10 Mexican Film Producers You Should Know

Lead Photo: Photo: Josafat de la Toba
Photo: Josafat de la Toba
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The Los Cabos International Film Festival has created a niche for itself as the only major festival that brings together North America’s film industry titans. For the fourth year in a row, the seaside fest screened movies written, directed, and produced by creatives from Mexico, the United States, and Canada, alongside a smaller selection of films from outside of North America. Through a series of roundtable sessions called Meet Your Neighbors and an enviable yacht ride, the fest fosters networking and relationship building amongst producers and filmmakers from the three countries.

After spending four days in Los Cabos watching the latest crop of Latin American movies that have circulated the globe – from the Cannes Film Festival in France to the Berlinale in Germany, plus stops in Venice, Buenos Aires, and Miami – it’s safe to say that Mexico is killing the indie film game.

The México Primero competition showcased the varied themes that contemporary Mexican cinema seeks to uncover. From Las Elegidas, an intense drama on sex trafficking, to Te prometo anarquía, a film focused on the sordid world of black market blood-selling skateboarders, the stories coming from Mexican auteurs have mostly strayed from the typical drug smuggling narratives that gringo directors are currently fixated on. While both of the awards for Best Mexican Film (awarded separately by FIPRESCI and the festival’s jury) went to Te prometo anarquía, other contenders included Katina Medina Mora’s tender, heartbreaking love story Sabrás qué hacer conmigo and Jack Zagha Kababie’s deadpan comedy Almacenados.

Often times at festivals, much of the fanfare and awards go to the director, but the organizers of Los Cabos make it a point to highlight others working behind the camera. We went ahead and took their lead by shifting our focus to the industry side of things and began to pay closer attention to the producers responsible for the indie gems that competed in the México Primero, Works in Progress, and Cabos TV sections. Here’s our list of 10 Mexican film producers you should know.


Yossy Zagha Kababie

Born in Mexico to an American father and an Israeli mother, Yossy Zagha Kababie studied communications at the University of Texas, Austin before founding Mexico City-based Avanti Pictures along with his brother Jack. To date, Avanti has dedicated itself primarily to producing Jack’s three features, including Adiós mundo cruel (2010) and En el último trago (2014), on which Yossy also served as co-writer. Jack’s latest film as director, Almacenados, was based on a hit play by Spanish playwright David Desola and picked up a Mexico Primero Art Kingdom Award at the Los Cabos Film Festival. The film tells the claustrophobic story of an unlikely friendship between an older warehouse worker on the verge of retirement and his 20-something trainee.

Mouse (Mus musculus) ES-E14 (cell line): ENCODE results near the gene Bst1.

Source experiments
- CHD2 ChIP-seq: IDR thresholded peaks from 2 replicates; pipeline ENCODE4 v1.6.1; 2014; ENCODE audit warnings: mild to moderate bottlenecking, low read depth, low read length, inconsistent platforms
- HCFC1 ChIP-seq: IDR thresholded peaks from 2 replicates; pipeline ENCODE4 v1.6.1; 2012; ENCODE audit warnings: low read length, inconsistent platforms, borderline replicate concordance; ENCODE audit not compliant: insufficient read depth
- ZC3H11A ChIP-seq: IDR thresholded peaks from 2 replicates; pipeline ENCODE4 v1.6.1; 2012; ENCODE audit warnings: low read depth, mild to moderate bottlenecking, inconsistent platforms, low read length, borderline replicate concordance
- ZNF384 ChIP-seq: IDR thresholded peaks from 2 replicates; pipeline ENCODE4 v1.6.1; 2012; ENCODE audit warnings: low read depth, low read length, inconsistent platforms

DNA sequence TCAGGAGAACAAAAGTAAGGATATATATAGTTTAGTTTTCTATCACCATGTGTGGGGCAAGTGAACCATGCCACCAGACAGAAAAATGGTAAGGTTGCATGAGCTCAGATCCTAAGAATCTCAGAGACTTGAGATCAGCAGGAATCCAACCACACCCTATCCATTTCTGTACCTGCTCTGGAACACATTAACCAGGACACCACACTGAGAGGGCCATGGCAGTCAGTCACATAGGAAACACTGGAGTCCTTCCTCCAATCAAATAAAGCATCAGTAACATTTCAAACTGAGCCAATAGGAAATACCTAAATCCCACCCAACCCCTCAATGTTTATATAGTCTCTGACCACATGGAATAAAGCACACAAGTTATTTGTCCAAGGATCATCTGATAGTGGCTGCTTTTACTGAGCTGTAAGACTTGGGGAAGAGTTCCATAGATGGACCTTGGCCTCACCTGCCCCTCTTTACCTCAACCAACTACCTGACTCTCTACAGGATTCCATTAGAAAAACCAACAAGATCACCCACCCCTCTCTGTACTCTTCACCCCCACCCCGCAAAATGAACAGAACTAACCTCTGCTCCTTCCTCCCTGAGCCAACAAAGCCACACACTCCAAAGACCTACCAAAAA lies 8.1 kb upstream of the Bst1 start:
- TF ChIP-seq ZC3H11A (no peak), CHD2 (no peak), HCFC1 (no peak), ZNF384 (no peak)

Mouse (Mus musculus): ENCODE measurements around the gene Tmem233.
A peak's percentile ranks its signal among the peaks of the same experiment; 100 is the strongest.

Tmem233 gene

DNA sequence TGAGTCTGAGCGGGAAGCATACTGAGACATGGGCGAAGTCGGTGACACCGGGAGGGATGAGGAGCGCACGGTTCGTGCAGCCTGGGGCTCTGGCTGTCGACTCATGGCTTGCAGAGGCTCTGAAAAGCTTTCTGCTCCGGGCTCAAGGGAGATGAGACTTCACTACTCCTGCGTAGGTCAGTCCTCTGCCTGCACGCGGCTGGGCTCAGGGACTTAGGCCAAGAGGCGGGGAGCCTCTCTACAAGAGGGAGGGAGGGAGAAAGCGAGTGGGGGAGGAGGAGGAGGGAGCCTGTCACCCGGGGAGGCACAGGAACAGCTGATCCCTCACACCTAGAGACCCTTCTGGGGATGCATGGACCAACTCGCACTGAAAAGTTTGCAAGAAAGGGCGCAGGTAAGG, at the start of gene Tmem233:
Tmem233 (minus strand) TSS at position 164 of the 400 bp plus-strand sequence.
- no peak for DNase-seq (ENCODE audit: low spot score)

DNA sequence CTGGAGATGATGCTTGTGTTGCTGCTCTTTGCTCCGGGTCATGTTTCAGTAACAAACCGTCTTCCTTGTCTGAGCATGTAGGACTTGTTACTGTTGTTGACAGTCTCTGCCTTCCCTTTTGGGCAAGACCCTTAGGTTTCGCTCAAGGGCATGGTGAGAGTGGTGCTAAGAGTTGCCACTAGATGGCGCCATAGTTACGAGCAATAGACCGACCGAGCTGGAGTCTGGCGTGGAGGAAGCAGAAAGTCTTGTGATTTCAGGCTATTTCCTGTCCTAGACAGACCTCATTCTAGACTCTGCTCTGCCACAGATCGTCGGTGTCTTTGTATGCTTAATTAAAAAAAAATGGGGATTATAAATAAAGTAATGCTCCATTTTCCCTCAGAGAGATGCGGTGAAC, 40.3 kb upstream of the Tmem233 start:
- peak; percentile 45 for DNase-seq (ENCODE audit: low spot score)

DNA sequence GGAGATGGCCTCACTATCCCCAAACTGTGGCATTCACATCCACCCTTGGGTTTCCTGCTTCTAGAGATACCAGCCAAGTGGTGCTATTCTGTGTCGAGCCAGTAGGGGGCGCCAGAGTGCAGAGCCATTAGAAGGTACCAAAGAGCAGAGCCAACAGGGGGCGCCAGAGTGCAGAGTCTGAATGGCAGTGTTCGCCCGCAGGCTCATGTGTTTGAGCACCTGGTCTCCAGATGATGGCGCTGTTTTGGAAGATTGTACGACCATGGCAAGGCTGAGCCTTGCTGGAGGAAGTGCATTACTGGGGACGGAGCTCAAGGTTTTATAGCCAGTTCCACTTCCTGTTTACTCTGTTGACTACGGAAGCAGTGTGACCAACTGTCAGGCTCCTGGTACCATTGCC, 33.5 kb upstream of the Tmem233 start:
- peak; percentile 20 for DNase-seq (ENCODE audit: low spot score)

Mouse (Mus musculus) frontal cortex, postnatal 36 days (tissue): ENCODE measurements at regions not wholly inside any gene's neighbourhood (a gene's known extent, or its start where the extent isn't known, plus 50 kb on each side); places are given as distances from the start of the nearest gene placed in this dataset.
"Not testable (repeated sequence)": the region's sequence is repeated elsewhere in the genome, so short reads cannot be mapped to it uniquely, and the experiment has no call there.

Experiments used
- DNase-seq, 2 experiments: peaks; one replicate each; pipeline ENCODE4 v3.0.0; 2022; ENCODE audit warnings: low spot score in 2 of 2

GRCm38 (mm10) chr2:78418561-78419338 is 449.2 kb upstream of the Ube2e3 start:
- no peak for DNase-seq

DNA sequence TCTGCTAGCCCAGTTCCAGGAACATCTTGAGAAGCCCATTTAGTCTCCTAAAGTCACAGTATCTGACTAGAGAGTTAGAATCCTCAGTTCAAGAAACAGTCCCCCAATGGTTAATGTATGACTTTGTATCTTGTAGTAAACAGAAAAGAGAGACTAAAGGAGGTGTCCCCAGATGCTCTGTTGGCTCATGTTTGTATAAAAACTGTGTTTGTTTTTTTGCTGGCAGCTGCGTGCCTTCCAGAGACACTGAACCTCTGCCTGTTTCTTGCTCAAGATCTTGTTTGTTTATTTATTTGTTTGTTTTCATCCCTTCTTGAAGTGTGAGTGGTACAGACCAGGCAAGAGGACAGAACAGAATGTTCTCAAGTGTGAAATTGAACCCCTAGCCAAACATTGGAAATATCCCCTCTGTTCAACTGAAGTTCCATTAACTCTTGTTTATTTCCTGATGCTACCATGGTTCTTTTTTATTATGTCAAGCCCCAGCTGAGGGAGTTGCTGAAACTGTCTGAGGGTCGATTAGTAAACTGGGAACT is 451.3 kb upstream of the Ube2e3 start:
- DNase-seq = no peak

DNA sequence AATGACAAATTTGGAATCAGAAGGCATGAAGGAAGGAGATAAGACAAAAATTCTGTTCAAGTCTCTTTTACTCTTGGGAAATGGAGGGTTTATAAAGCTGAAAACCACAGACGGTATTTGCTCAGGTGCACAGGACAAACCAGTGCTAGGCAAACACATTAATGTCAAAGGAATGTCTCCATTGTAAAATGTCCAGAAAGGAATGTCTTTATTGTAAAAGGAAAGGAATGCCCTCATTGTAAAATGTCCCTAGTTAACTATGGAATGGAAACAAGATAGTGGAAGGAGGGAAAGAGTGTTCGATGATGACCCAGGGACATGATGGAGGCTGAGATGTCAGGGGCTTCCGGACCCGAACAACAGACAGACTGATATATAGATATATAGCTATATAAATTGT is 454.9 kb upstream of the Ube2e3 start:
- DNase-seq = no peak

María José Cuevas

Producer-director Cuevas’ new documentary Bellas de noche has been in the works for the last three years after receiving a grant and being screened in the Cabos in Progress section. The film follows a group of former female cabaret entertainers (vedettes) from the 70s and 80s as they come to terms with the disappearing burlesque industry. It was influenced by other documentaries like Grey Gardens, The Kid Stays in the Picture, and Inside Deep Throat. Along with producing and directing, Cuevas, who is the daughter of artist José Luis Cuevas, is also the writer and cinematographer of the film.

‘Bellas de noche’


Elsa Reyes

Reyes has been in the industry since 2001 and has over 20 titles in her filmography as a producer. She founded her own production company (Zensky Cine) in 2007 with Ramón Orozco Stoltenberg. Her most recent film is the 2015 comedy-drama Almacenados, directed by Jack Zagha Kababie and written by David Desola. The film, which won the México Primero Art Kingdom Award at Los Cabos Film Festival, follows the work relationship of two employees in a warehouse, one who is about to retire (José Carlos Ruiz) and the other who will be taking his place (Hoze Meléndez). “I like making films with small or medium-sized budgets, lean crews, and with directors who have stories to tell,” Reyes told Variety.



Alberto Muffelmann